# Question #2849d

Nov 24, 2017

If the denominator is supposed to be $x \sqrt{x}$, you can use L'Hopital's Rule to get an answer equal to $\frac{{a}^{2} - {b}^{2}}{3 {a}^{2} {b}^{2}}$ (when $a \ne 0$ and $b \ne 0$).

#### Explanation:

The limit ${\lim}_{x \to 0} \frac{a \arctan \left(\frac{\sqrt{x}}{a}\right) - b \arctan \left(\frac{\sqrt{x}}{b}\right)}{x \sqrt{x}}$ is a $\frac{0}{0}$ indeterminate form, so L'Hopital's Rule can be used.

The derivative of the numerator is

$\frac{a}{1 + \frac{x}{a} ^ 2} \cdot \frac{1}{2 a \sqrt{x}} - \frac{b}{1 + \frac{x}{b} ^ 2} \cdot \frac{1}{2 b \sqrt{x}}$

$= {a}^{2} / \left(2 {a}^{2} \sqrt{x} + 2 x \sqrt{x}\right) - {b}^{2} / \left(2 {b}^{2} \sqrt{x} + 2 x \sqrt{x}\right)$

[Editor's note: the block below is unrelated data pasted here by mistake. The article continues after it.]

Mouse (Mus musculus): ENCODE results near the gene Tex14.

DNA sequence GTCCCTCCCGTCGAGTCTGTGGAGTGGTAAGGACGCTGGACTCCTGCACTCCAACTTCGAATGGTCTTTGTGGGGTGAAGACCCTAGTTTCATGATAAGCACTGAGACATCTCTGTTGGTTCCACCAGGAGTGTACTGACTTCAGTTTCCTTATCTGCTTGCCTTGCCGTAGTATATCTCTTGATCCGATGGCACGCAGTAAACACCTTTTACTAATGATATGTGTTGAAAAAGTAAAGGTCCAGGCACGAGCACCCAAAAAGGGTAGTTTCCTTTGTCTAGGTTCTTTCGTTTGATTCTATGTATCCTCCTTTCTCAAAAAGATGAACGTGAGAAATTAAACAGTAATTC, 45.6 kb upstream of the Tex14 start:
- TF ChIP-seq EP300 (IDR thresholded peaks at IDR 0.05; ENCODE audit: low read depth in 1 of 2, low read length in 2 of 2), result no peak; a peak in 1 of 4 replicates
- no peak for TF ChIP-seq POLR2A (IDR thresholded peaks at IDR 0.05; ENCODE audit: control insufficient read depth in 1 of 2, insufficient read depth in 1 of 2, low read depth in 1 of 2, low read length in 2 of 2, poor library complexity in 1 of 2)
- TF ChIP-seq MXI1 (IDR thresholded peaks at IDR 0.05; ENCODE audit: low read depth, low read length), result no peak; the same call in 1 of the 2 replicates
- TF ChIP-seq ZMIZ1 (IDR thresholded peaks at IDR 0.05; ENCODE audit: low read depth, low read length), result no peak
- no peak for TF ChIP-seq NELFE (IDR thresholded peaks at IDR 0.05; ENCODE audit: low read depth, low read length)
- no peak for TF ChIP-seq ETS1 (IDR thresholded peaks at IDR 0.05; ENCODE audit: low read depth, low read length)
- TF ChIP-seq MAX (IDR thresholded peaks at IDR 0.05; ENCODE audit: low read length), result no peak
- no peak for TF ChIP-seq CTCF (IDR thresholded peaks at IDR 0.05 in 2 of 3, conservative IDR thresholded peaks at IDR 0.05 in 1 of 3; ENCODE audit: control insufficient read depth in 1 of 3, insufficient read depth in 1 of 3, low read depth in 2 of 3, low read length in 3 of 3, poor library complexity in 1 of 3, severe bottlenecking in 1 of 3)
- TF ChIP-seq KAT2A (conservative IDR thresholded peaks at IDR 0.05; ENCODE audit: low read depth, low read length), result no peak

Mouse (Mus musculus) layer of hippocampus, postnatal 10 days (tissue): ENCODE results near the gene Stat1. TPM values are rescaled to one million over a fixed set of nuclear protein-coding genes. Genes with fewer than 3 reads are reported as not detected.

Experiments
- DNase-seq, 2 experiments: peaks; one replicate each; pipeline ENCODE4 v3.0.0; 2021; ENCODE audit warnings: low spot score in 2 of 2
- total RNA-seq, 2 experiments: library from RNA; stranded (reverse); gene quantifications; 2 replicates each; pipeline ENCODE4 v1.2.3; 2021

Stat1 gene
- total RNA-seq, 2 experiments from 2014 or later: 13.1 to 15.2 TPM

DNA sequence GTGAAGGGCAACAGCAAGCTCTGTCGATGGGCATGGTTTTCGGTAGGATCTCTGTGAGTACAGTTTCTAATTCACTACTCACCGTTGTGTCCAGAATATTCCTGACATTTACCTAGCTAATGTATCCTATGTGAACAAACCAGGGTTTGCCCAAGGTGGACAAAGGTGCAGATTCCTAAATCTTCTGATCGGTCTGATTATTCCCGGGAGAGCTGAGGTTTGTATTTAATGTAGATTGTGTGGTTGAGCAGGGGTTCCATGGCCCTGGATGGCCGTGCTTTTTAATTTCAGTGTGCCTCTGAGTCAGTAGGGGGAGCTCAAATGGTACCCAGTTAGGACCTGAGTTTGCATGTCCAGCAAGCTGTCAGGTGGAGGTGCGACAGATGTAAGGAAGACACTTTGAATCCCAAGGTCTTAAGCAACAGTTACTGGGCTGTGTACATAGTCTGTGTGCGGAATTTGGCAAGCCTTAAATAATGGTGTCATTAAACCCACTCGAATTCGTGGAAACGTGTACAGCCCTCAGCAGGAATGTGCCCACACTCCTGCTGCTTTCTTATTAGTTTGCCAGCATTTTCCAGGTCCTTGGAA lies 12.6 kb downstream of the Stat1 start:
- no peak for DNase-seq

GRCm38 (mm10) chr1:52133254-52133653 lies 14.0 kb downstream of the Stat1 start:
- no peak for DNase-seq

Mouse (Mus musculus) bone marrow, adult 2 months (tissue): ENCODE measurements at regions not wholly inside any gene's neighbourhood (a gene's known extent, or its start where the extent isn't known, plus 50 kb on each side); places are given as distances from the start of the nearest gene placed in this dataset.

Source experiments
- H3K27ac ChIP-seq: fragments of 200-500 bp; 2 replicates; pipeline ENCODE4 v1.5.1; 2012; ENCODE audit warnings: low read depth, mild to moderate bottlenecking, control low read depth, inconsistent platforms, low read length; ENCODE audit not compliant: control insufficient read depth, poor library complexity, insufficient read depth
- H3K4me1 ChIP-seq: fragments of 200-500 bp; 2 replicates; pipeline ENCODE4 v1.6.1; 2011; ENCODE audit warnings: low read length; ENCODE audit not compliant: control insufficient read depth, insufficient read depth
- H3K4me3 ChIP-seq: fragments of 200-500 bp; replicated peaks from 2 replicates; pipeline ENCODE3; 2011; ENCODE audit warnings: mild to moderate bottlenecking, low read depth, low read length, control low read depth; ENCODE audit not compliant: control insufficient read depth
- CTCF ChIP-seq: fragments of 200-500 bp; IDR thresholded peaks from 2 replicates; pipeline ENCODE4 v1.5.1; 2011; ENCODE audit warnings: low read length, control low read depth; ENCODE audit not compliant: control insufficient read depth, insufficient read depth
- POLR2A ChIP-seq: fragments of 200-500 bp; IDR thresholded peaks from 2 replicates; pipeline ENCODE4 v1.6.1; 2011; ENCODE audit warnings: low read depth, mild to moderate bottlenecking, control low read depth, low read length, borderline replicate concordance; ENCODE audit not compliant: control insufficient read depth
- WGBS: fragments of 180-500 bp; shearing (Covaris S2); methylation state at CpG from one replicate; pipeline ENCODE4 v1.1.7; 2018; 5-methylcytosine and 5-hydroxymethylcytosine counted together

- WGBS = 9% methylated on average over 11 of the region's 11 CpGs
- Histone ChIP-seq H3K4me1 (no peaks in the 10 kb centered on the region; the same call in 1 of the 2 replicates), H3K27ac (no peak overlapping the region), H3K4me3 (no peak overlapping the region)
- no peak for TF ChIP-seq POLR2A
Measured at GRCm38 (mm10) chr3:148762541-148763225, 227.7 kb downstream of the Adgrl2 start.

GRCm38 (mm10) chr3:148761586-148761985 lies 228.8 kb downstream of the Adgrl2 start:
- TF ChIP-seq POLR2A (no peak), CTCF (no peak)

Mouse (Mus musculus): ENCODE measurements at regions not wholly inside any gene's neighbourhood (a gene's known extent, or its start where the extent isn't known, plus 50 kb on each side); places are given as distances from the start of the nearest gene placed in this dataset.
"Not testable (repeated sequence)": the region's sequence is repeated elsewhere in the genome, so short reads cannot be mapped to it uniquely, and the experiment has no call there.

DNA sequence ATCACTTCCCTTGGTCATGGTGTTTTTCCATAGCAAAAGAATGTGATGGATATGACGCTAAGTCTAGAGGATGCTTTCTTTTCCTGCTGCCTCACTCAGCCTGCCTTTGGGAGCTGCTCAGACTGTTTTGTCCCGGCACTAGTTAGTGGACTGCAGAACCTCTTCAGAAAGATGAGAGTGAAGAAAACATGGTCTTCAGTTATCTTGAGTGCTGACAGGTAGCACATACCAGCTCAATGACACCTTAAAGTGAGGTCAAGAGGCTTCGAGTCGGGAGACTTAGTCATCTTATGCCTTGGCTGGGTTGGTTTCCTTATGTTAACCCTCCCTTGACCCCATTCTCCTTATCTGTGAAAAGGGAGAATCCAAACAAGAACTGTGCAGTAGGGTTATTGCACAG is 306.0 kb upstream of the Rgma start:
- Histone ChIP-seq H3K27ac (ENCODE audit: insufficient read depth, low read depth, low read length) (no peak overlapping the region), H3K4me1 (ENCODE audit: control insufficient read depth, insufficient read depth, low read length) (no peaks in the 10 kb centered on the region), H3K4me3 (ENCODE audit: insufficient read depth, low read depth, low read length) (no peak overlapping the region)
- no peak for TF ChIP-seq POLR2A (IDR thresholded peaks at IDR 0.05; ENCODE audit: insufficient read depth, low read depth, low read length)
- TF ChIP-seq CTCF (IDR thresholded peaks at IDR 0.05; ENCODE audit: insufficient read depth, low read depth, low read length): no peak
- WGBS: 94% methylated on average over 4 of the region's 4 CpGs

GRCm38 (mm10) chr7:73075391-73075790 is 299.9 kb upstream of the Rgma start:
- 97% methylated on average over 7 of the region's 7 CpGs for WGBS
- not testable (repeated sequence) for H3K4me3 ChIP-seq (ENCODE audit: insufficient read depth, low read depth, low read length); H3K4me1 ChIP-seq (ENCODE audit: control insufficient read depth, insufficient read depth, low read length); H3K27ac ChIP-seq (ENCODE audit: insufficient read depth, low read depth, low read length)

$= {a}^{2} / \left(2 \sqrt{x} \left({a}^{2} + x\right)\right) - {b}^{2} / \left(2 \sqrt{x} \left({b}^{2} + x\right)\right)$

$= \frac{{a}^{2} \cdot \left({b}^{2} + x\right) - {b}^{2} \cdot \left({a}^{2} + x\right)}{2 \sqrt{x} \left({a}^{2} + x\right) \left({b}^{2} + x\right)}$

$= \frac{\left({a}^{2} - {b}^{2}\right) x}{2 \sqrt{x} \left({a}^{2} + x\right) \left({b}^{2} + x\right)}$

$= \frac{\left({a}^{2} - {b}^{2}\right) \sqrt{x}}{2 \left({a}^{2} + x\right) \left({b}^{2} + x\right)}$.

The derivative of the denominator is $\frac{3}{2} \sqrt{x}$

Therefore,

${\lim}_{x \to 0} \frac{a \arctan \left(\frac{\sqrt{x}}{a}\right) - b \arctan \left(\frac{\sqrt{x}}{b}\right)}{x \sqrt{x}}$

$= {\lim}_{x \to 0} \frac{\frac{\left({a}^{2} - {b}^{2}\right) \sqrt{x}}{2 \left({a}^{2} + x\right) \left({b}^{2} + x\right)}}{\frac{3}{2} \sqrt{x}}$

$= {\lim}_{x \to 0} \frac{\left({a}^{2} - {b}^{2}\right)}{3 \left({a}^{2} + x\right) \left({b}^{2} + x\right)} = \frac{{a}^{2} - {b}^{2}}{3 {a}^{2} {b}^{2}}$ when $a \ne 0$ and $b \ne 0$.